New Bernheim land to help protect wildlife, environment

By Amy Joseph Landon

Source: Kentucky Standard
By Kacie Goode
October 23, 2018

Forest welcomes fall with family fun, exciting news

Bernheim welcomed hundreds of guests this past weekend for its annual ColorFest fall celebration, but visitors to the arboretum and research forest see only a small portion of the land it protects.

<div class="source">KACIE GOODE/The Kentucky Standard</div><div class="image-desc">3-year-old Lyla finds the perfect place to sit her mudpie Sunday during Bernheim&#039;s ColorFest.</div><div class="buy-pic"></div>

KACIE GOODE/The Kentucky Standard
3-year-old Lyla finds the perfect place to sit her mudpie Sunday during Bernheim’s ColorFest.
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Two days before the ColorFest kickoff, Bernheim officials announced the acquisition of a 494-acre tract of land near Cedar Grove in Bullitt County.

The addition of the land brings Bernheim’s total acreage to 16,137, signifying the forest’s vast expansion since its establishment in 1929 and making it the largest privately held forest dedicated to education and conservation in the eastern United States, according to a press release. The land assists in the creation of the Cedar Grove Wildlife Corridor.

“Amidst the rapid pace of development, providing natural corridors where plant and wildlife habitat are protected is critical,” said Dr. Mark Wourms, Bernheim’s executive director, in an announcement released to media late last week. “We are grateful to the partnerships that helped make this purchase possible.”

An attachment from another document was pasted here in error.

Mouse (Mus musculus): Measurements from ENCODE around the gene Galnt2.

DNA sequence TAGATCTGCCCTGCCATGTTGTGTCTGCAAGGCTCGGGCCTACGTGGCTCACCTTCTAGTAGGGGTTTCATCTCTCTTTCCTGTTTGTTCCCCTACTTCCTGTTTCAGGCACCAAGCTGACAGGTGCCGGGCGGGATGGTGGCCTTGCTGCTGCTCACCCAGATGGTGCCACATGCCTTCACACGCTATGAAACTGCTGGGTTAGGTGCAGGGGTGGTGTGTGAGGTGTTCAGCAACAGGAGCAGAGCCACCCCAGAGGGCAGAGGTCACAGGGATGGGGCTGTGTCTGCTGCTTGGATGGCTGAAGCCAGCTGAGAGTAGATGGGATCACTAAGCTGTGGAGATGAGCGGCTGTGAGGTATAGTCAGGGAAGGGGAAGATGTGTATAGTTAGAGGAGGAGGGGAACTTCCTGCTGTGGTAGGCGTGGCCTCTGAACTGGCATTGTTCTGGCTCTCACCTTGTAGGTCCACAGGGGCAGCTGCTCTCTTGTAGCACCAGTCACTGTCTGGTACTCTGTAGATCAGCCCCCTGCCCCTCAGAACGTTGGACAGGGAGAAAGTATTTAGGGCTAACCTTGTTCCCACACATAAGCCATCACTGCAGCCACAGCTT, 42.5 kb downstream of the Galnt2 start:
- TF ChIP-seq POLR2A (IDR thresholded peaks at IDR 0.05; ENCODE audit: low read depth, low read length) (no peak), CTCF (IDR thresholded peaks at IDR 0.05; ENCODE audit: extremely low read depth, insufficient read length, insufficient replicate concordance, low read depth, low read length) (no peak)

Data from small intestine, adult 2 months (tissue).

The land was purchased from the Simon family, former owners of Publishers Printing, from whom Bernheim purchased 954 acres last spring. The tract is the third land acquisition for Bernheim in the last three years. In 2016, the forest also acquired the 162-acre Thurman Tract.

Of the nearly 500 acres of the newest acquisition, 454 is forest and 40 is an open field with upper sections of Cedar Creek flowing into the Salt River, according to the release. The area provides a habitat for several rare and threatened plants and animals, such as the Indiana and northern long-eared bats.

Purchasing the plot of land was a $1.4 million-dollar project, for which funding came from the Kentucky Heritage Land Conservation, the Imperiled Bat Conservation Fund and the Kentucky Natural Lands Trust.

“We’re happy to play a small role in helping Bernheim achieve this work,” said Lee Andrews, state field office supervisor for the U.S. Fish and Wildlife Service, which administers the fund. “This corridor will become a very important resource for wildlife in the future and will certainly help support Bernheim’s education mission.”

As part of Bernheim’s ownership of the land, a conservation easement has been granted to the Kentucky Heritage Land Conservation Fund Board to restrict development and subdivision of the land, and requires the area to be managed as habitat for imperiled species, according to the release.

Public access to the land will be limited to nature-based education programs and researchers. Bernheim’s forest manager, Andrew Berry, said land stewardship work will begin immediately.

“This land has some spectacular mature forest, with more large trees than I have seen elsewhere in the Bernheim region,” Berry said.

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